“This man that came in, or whatever you want to call him, brought in, with him, other people. And he was a point – he was the point of contact, the primary point of contact for — and this is preliminarily — 23 people that came in or potentially came in with him. And that is not acceptable. So we want to get rid of chain migration.”
— President Trump, remarks at a Cabinet meeting, Nov. 1
“Twenty-two to twenty-four people came in through him. He’s a killer. He’s a guy who ran over eight — many people — eight died; 10 to 12 are really badly injured. So I really think that a lot of people are going to agree with us now on that subject.”
— Trump, remarks at a bipartisan meeting on immigration, Jan. 9
“So the lottery has to end, chain migration — he brought in, they say, 22 people through the chain. So we have 22 of his relatives; why?”
— Trump, in an interview with the Wall Street Journal, Jan. 11
In November, after Uzbekistan-born Sayfullo Habibullaevic Saipov allegedly killed eight people and injured a dozen others by driving a pickup truck down a bicycle path near the World Trade Center in New York, President Trump attacked the diversity visa program that gave Saipov legal permanent residency in the United States. He also made a startling claim: Saipov was the “point of contact” for “23 people that came in or potentially came in with him.”
Trump’s comments caused a brief flurry of attention and then were quickly forgotten. But twice since the start of the year, the president has resurrected the claim, without any caveat about “preliminarily” or “potentially.” Now Trump flatly says that 22 (or 24) of Saipov’s relatives are in the country, in what the president labeled as “chain migration.”
We did some digging, and it turns out that this is – gasp – fake news.
“Chain migration” refers to the practice of immigrants bringing other members of their families to the United States. Under U.S. law, there is a preference for relatives already living in the United States, so a U.S. citizen can petition for a green card for spouses, children, parents or siblings. So, for example, a sibling of U.S. citizen could come to the United States, bringing along spouses and minor children.
That’s how Akayed Ullah, accused of setting off a pipe bomb in Manhattan in December, came to the United States from Bangladesh in 2011, according to the Department of Homeland Security. He obtained a green card as the child of a sibling of the U.S. citizen.
Saipov arrived in the United States in 2010 through the diversity visa lottery. But Saipov is not a U.S. citizen yet; he just has a green card. The rules are stricter for green-card holders: they can only petition for a spouse or unmarried children.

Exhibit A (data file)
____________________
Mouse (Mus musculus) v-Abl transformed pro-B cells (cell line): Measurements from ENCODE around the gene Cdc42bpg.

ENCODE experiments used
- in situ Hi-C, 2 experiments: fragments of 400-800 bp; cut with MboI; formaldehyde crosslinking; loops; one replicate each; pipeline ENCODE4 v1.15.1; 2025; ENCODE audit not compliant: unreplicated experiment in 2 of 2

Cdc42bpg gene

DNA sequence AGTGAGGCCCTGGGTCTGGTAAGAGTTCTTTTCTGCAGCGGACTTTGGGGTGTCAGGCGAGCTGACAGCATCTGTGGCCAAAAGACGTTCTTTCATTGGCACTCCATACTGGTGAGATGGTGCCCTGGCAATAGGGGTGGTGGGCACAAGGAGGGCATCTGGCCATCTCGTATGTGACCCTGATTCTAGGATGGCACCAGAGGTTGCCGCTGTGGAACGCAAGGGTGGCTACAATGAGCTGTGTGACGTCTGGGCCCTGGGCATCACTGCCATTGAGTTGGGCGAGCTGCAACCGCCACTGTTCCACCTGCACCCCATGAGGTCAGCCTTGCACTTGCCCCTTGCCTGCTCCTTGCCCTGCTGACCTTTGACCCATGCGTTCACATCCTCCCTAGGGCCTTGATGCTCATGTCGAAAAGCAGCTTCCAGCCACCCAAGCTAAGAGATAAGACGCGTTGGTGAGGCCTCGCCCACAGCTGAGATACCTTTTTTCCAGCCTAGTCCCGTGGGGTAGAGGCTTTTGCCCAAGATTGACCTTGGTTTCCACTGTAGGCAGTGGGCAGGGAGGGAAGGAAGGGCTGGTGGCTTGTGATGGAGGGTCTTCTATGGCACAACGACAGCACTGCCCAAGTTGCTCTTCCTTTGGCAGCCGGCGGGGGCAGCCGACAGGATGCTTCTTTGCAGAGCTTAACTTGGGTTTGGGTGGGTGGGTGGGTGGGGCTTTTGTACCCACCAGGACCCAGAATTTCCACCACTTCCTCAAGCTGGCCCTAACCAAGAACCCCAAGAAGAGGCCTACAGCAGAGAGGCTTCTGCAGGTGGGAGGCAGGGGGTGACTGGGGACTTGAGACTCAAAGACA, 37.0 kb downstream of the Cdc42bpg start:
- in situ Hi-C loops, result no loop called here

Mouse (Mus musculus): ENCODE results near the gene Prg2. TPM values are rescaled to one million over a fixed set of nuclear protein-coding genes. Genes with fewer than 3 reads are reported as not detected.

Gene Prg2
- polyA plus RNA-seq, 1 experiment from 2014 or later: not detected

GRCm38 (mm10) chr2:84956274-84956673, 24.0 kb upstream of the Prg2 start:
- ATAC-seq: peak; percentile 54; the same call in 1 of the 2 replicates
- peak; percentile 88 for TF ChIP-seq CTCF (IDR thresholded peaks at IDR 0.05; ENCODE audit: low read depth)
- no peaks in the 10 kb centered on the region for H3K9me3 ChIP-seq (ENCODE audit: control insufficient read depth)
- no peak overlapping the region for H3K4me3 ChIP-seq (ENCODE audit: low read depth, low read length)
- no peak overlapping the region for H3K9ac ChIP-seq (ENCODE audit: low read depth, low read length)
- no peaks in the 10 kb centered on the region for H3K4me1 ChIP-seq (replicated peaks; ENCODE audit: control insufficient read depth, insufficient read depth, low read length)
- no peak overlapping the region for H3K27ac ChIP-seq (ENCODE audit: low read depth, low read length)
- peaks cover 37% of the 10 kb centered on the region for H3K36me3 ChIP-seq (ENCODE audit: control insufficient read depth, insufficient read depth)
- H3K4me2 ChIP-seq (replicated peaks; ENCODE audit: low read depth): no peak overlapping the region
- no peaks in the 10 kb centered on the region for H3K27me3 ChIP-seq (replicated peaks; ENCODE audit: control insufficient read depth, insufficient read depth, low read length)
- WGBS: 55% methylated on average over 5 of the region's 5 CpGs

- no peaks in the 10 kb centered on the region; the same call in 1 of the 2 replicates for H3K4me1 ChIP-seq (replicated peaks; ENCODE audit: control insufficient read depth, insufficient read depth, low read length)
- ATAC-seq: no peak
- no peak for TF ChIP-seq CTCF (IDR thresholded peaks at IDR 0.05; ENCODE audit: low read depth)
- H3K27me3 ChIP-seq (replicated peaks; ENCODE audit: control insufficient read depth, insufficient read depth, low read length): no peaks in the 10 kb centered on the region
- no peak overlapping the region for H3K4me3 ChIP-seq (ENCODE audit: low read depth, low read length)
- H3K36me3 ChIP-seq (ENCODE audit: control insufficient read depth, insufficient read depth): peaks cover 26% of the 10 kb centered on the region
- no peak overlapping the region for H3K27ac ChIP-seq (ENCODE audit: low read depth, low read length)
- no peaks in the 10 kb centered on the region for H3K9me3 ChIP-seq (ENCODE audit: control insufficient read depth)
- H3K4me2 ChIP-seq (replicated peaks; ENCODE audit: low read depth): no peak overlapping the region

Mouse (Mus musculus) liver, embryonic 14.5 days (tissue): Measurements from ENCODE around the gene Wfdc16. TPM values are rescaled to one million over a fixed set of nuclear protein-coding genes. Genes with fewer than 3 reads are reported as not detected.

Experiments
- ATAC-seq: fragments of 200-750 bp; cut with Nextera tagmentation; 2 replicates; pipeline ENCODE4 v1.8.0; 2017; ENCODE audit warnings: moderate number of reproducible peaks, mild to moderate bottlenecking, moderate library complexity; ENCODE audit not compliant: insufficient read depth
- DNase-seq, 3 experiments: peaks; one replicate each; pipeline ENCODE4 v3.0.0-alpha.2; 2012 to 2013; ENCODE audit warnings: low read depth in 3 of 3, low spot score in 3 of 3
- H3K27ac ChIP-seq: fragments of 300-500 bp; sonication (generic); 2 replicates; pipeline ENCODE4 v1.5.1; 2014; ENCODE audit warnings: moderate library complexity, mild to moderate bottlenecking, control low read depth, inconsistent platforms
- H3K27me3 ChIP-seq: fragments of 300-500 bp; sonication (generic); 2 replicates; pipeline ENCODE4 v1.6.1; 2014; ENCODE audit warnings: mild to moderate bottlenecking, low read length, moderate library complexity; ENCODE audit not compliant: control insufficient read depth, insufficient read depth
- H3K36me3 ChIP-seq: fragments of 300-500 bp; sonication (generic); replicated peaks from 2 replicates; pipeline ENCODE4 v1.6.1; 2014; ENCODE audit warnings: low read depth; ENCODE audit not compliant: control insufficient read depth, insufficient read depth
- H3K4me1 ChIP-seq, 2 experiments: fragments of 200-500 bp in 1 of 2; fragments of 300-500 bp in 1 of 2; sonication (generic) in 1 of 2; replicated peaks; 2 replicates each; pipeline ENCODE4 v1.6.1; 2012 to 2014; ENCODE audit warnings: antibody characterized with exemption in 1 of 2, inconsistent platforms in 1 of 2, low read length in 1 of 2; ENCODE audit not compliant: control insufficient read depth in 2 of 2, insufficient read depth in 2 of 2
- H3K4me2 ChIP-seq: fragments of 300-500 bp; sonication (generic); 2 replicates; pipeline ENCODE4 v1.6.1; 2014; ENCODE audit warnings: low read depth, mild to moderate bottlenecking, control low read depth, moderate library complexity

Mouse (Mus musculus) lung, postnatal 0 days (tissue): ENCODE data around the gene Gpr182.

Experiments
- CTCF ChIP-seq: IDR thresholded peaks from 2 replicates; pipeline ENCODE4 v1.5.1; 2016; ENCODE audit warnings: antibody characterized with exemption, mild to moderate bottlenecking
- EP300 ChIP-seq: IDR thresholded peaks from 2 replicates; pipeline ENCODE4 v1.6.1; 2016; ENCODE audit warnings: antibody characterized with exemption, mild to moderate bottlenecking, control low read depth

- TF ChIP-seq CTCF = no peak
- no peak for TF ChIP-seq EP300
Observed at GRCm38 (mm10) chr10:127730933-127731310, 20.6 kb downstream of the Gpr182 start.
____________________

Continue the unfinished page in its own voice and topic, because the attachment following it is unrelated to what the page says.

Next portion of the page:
Saipov is married, but his wife (also Uzbek) was already in the United States when they met and then married in Ohio. (Her parents live in Brooklyn.) Saipov and his wife have three young children, all of whom are already U.S. citizens because they were born in the United States.
So that adds up to zero people brought in by Saipov.
If Saipov had eventually become a citizen, he could have petitioned for his parents and his three sisters, who now live in Uzbekistan, to come to the United States. That would be five people, though if the sisters were married (one is 17 and the two others are older), they could eventually bring in spouses and children. But there’s often a lengthy wait list. As of November, according to the State Department, nearly 4 million people are waiting to get off the list, including 2.3 million“family fourth” preferences – children of siblings of citizens.
That’s another problem with Trump’s claim: Not only is Saipov not a U.S. citizen, but even if he was, it’s “probably close to impossible” that he could bring in two dozen people in seven years, according to Mark Krikorian, executive director of Center for Immigration Studies, which supports stricter immigration limits and a merit-based immigration system.
Krikorian speculated that Trump garbled something he heard in a briefing. Pointing to Trump’s use of “potentially” in his first comment in November, as well as the phrase “point of contact,” Krikorian said “maybe he has 23 relatives back in Uzbekistan.”
Regular readers know the burden of proof rests with the speaker. But the White House and DHS declined to offer any explanation or documentation for the president’s statements. If Trump is hanging this statistic on “potentially,” that’s a real whopper, especially the way he framed it in recent comments.
The Pinocchio Test
This reminds us of when Trump three times falsely claimed that Philippine President Rodrigo Duterte refused to let President Barack Obama land his plane in Manila. Obama’s visits to the Philippines were uneventful, and we wondered at the time why no one on the White House would point out the mistake to the president.
Here, the president three times has made a claim that again appears based on a misunderstanding. The first time, he included a mysterious caveat – “potentially” – but all caveats have been dropped now. Yet under no scenario is his claim feasible. As far as we can tell, Saipov has not brought a single relative into the country.
Given that this claim of “chain migration” is central to the president’s push to overhaul immigration laws, we are surprised the White House would not try to correct the record. If the president is giving out fake news awards, he should reserve a plaque for himself. His statement resulted in headlines that now appear to be wrong.
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